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Icelands Volcanic Eruption

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Postby sandra » Mon Apr 12, 2010 11:09 pm

Iceland's volcanic eruption winding down
By JILL LAWLESS, Associated Press Writer Jill Lawless, Associated Press Writer – Mon Apr 12, 11:30 am ET
REYKJAVIK, Iceland – Iceland's latest volcanic eruption is coming to an end, scientists said Monday — and the unexpected tourist boom that lifted this recession-weary country's financial fortunes may be up in smoke as well.

It says something about a country's fortunes when an erupting volcano is greeted as good news. But Iceland has had a rocky time since its banks collapsed 18 months ago, capsizing the economy and sending unemployment soaring.

Then, last month, the Eyjafjallajokull volcano began erupting after almost 200 years of silence, threatening floods and earthquakes but drawing thousands of adventurous tourists — and their desperately needed cash — to the site where ash and red-hot lava spewed from a crater between two glaciers.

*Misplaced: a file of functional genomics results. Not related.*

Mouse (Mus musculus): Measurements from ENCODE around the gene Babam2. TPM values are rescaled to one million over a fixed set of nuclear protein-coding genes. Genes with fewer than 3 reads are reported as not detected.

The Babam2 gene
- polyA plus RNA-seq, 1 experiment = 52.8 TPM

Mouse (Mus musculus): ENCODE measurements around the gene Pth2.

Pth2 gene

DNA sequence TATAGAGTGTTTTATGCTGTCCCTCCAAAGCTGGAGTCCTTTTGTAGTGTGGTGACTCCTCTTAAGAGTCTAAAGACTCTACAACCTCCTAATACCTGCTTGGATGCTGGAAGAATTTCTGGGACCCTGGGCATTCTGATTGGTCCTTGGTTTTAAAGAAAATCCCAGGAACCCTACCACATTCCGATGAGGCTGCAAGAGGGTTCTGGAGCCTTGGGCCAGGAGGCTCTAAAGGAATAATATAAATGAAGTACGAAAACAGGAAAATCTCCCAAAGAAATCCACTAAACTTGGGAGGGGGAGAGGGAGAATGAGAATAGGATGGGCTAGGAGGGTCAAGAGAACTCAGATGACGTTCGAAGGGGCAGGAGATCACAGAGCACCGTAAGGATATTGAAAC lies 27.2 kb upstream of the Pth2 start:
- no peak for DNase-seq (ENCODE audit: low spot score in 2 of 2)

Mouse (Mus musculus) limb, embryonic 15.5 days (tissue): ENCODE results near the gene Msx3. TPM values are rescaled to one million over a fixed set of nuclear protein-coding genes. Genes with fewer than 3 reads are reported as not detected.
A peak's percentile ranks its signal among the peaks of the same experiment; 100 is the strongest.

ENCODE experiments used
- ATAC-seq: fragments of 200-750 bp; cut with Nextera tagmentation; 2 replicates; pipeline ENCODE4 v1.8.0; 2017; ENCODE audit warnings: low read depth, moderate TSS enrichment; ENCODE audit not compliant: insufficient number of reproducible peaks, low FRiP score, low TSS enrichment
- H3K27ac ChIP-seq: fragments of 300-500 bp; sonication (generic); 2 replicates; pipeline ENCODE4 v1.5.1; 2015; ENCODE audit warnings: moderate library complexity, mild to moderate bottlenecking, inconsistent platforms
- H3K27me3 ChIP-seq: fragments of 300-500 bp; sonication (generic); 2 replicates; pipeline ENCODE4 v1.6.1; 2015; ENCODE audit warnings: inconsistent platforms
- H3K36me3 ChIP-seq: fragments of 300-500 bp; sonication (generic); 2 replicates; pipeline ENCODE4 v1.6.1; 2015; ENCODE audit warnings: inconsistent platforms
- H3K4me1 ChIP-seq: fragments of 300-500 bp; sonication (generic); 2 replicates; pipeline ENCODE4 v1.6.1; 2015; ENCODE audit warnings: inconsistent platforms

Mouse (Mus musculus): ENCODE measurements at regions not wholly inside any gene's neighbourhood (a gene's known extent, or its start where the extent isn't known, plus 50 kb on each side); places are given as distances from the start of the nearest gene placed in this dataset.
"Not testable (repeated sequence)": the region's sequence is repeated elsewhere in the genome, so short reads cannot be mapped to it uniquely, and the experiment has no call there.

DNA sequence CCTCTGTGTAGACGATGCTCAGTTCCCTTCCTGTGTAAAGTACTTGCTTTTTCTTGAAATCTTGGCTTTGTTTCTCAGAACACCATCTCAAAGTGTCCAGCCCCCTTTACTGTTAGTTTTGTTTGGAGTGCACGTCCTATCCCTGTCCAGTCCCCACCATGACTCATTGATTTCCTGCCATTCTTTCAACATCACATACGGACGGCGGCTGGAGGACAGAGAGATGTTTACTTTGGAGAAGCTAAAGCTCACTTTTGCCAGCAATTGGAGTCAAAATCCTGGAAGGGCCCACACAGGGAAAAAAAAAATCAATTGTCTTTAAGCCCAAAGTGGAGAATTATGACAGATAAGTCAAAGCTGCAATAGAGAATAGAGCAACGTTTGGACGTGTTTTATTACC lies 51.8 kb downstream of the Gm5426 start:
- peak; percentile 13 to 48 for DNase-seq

All good things must come to an end, however, and scientists said Monday that the eruption is winding down.

"The volcanic activity has essentially stopped," said Einar Kjartansson, a geophysicist at the Icelandic Meteorological Office. "I believe the eruption has ended."

University of Iceland geologist Magnus Tumi Gudmundsson said activity at the volcano had declined steeply in the last couple of days, although "it's too early to write its death certificate."

Thousands of people have made the trip to the volcano, 75 miles (120 kilometers) east of Reykjavik, since the eruption began March 20 — and Icelandic tour companies have made a small fortune taking them there, by bus, snowmobile, souped-up "superjeep" and even helicopter.

Drivers and hikers have caused unprecedented traffic jams in the sparsely populated rural area near the site.

"It was like a festival without the music," said British tourist Alex Britton, 27, who recently drove to the volcano. "Or like a pilgrimage."

Charter airline Iceland Express says its business has risen by 20 percent since the eruption, and the Icelandic Tourist Board says 26,000 overseas visitors came to the country in March, a record for a quiet month when Iceland is still in its winter hibernation.

This rugged volcanic island of 320,000 people tucked just below the Arctic Circle had already received a tourism boost from the economic crisis, which saw the collapse of Iceland's debt-bloated banks and a dramatic fall in the value of its currency, the krona. Suddenly, a famously expensive country with one of the world's highest standards of living was mired in debt, struggling to pay its bills — and newly affordable to foreign tourists.